Last week I saw one of the most talked about German movies this year, Das Leben Der Anderen by debuting director Florian Henckel von Donnersmarck. The movie is set in the last waning years of East Germany, the DDR, and is highly recommended: It works on almost all levels and the emotional impact is simply stunning. This is one of cinema’s great morality tales – and a very succesful story of profound character change.
The central character is the Stasi captain Gerd Wiesler (Ulrich Mühn in an amazing performance, at once sad and up-tight) a stoic, hard-working intelligence officer, who has spent much of his time passing on the subtler methods of the fight against “the enemies of socialism” to class after class of wide-eyed and well-meaning college students about to become enrolled in the East German secret service.
The relentless portrayal of most of the Stasi-employed as quite normal human beings just wanting to do their bit for society, is one of the movie’s most succesful narrative devices, and it tells us a lot more about life in a dictatorship than a portrayal of Stasi as ruthless thugs would do. In fact we never even see a gun or a really physically threathing move by a Stasi agent, and yet the menace and fear corrupting every corner of the socialist republic is overpowering and omnipresent. The movie does has its share of villians, though, with the Minister of Culture Hempf (Thomas Thieme) coming close to the diabolical – and therefore a touch cliched.
Minister Hempf at one point remarks that “people never change” which is why he feels superior to naive artists like stageplay-author Georg Dreyman (Sebastian Koch), who believes in the good of humanity, and who’s beautiful girlfriend Hempf covets and uses his power to take sexual control of. Hempf feels secure in his power and position and his apparent cynical knowledge of human nature, but the joke is really upon him, because what “Das Leben Der Anderen” shows through it’s dramatic narrative is exactly the ability to change through the involvement in the lives of others.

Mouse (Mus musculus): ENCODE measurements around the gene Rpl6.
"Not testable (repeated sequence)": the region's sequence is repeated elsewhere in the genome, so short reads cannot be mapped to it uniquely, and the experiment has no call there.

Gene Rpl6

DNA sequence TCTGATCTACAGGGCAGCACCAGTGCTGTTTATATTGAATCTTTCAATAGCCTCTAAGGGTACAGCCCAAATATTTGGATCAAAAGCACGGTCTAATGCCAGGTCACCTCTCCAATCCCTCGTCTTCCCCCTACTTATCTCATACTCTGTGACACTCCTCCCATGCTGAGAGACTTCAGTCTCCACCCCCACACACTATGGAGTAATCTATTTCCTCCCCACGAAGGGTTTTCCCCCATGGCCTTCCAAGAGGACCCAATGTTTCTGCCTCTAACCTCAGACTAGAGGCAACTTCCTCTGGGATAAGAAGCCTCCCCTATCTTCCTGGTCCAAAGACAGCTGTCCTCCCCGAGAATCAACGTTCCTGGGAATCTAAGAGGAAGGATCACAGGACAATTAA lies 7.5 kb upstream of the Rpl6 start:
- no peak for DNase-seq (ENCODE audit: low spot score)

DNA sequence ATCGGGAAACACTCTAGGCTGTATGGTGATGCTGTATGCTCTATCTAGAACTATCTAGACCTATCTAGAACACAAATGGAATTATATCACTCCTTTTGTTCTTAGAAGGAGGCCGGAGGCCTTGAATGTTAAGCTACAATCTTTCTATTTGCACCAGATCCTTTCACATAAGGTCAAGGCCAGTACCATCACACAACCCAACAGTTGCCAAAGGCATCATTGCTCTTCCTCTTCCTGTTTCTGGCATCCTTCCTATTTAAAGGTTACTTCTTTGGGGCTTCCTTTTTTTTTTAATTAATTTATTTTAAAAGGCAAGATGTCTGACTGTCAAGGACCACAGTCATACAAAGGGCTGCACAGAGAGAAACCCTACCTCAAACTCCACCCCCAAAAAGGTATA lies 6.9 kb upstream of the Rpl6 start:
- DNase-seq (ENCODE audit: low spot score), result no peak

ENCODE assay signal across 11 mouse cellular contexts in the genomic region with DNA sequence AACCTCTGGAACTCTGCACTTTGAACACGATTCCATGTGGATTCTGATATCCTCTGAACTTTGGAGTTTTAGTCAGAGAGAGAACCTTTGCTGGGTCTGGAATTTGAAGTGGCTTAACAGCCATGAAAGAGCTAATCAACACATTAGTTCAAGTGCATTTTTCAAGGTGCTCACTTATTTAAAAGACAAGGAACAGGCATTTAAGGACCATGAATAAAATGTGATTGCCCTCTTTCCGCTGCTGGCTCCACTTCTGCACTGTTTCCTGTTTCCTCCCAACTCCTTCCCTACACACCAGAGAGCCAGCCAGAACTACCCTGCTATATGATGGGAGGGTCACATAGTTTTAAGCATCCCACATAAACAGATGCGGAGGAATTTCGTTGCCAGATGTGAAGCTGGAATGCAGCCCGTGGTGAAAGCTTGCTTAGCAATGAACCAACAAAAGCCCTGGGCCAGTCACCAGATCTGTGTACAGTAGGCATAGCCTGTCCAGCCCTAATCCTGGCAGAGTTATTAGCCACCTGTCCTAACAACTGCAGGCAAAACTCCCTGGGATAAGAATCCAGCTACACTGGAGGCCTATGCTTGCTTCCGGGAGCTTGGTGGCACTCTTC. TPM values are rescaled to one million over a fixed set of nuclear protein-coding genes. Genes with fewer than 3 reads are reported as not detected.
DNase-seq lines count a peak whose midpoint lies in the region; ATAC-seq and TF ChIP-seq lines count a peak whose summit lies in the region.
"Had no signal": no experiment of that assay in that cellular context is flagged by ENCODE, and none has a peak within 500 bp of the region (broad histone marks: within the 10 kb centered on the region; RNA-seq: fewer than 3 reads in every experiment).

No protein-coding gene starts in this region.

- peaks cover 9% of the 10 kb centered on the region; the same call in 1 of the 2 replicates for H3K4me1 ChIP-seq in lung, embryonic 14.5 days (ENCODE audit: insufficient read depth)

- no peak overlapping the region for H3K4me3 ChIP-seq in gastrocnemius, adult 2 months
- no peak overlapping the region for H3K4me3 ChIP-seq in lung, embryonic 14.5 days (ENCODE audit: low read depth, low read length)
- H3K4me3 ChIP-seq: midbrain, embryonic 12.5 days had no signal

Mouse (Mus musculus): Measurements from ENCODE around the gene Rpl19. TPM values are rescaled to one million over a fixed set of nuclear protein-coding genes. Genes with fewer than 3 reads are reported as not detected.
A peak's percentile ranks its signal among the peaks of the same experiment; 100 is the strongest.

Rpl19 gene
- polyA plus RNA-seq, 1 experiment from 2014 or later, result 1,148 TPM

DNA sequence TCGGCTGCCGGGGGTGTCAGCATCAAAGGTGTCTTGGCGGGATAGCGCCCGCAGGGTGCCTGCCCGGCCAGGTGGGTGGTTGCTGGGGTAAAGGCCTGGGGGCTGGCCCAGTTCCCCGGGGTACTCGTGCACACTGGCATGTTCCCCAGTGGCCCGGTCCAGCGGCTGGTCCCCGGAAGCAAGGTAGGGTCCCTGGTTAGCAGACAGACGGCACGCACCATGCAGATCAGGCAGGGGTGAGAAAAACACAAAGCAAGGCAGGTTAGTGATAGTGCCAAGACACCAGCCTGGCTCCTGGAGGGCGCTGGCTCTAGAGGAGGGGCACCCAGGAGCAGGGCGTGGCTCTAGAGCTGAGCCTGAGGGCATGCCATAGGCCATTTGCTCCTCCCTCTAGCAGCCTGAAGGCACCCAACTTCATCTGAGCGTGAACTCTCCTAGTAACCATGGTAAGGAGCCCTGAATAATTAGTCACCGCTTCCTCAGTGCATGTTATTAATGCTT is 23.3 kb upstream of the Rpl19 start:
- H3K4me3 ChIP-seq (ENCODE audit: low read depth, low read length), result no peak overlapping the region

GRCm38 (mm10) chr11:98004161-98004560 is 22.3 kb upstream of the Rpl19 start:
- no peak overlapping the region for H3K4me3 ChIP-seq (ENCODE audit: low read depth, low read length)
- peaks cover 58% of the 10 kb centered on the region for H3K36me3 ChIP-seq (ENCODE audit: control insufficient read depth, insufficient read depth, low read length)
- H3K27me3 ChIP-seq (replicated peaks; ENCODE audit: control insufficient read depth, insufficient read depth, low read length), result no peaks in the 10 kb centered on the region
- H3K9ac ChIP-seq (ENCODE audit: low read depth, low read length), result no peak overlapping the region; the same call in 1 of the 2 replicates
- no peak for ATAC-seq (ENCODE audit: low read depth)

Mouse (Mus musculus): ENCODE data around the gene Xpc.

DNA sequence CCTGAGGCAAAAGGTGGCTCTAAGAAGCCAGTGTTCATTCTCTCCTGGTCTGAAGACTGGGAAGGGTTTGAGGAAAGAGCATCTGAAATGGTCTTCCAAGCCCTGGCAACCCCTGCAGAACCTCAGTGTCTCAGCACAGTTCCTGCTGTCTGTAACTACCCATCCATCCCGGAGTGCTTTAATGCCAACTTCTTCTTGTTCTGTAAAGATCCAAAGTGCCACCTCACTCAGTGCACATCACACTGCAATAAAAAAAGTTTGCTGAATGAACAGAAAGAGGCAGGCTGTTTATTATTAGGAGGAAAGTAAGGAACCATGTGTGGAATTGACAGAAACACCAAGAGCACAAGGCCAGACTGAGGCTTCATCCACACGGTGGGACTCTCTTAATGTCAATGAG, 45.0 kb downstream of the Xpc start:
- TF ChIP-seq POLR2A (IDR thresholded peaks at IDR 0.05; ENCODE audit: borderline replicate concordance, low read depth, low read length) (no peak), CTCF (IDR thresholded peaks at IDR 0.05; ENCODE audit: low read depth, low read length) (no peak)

The introvert and apparently uncorruptable Hauptmann Wiesler becomes involved in the life of Dreyman when he takes upon himself to find dirt on the almost irritatingly innocent Dreyman. Dirt in the East German sense meaning some kind of independent, free-thinking thought, which Dreyman seems to be lacking. Although he apparently is the best play-wright in the DDR, he is clueless to the evils of the regime – or perhaps more to the point: He is clueless to his own responsiblity to use his powers as a talented author to fight against the evils of the regime. But only for a while, and soon Hempf does really have reasons to worry.
Through his involvement with Dreyman, Wiesler does change and takes an about-face that is at the same time both astonishing and satisfyingly logical: After all, as Dreyman comments, no one who has listened to Beethovens “Appasionata” could commit a truly evil act. Wiesler is exposed to the beauty that is denied him in his drab East German life, and this changes him forever, or at least gives him the will – perhaps “will” is not even the right word, and moral obligation is better – to do the right thing. This all sounds very heavy-handed, but the amazing thing about “Das Leben Der Anderen” is that it succeeds in making very high-flying moral issues totally believeable by binding them to character’s really quite mundane actions. It’s an amazing feat and has to be seen to be believed. A must see.